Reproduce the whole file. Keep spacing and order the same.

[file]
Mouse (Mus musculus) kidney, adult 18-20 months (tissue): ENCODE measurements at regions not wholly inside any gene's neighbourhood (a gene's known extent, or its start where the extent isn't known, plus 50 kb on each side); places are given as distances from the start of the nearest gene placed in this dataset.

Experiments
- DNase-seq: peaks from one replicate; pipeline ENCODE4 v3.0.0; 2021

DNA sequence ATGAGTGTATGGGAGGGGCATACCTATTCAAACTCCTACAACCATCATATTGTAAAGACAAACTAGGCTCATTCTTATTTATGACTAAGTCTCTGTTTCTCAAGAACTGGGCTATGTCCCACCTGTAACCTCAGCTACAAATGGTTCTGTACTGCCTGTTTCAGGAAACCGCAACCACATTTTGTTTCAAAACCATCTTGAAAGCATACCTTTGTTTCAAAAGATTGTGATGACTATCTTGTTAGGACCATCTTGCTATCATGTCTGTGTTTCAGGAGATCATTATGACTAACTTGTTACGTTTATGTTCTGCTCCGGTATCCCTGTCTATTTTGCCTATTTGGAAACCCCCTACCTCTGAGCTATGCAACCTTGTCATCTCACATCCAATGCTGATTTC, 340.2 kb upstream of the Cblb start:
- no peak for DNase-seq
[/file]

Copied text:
Mouse (Mus musculus) kidney, adult 18-20 months (tissue): ENCODE measurements at regions not wholly inside any gene's neighbourhood (a gene's known extent, or its start where the extent isn't known, plus 50 kb on each side); places are given as distances from the start of the nearest gene placed in this dataset.

Experiments
- DNase-seq: peaks from one replicate; pipeline ENCODE4 v3.0.0; 2021

DNA sequence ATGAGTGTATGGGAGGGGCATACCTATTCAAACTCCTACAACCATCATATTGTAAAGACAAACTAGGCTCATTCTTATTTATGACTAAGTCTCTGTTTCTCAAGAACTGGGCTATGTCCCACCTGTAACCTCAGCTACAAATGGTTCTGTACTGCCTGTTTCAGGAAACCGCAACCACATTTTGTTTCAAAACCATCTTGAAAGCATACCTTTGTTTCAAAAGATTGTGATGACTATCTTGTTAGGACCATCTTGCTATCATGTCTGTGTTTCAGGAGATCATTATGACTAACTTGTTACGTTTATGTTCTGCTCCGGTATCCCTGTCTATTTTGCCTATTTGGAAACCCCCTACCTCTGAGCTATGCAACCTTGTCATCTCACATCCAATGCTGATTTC, 340.2 kb upstream of the Cblb start:
- no peak for DNase-seq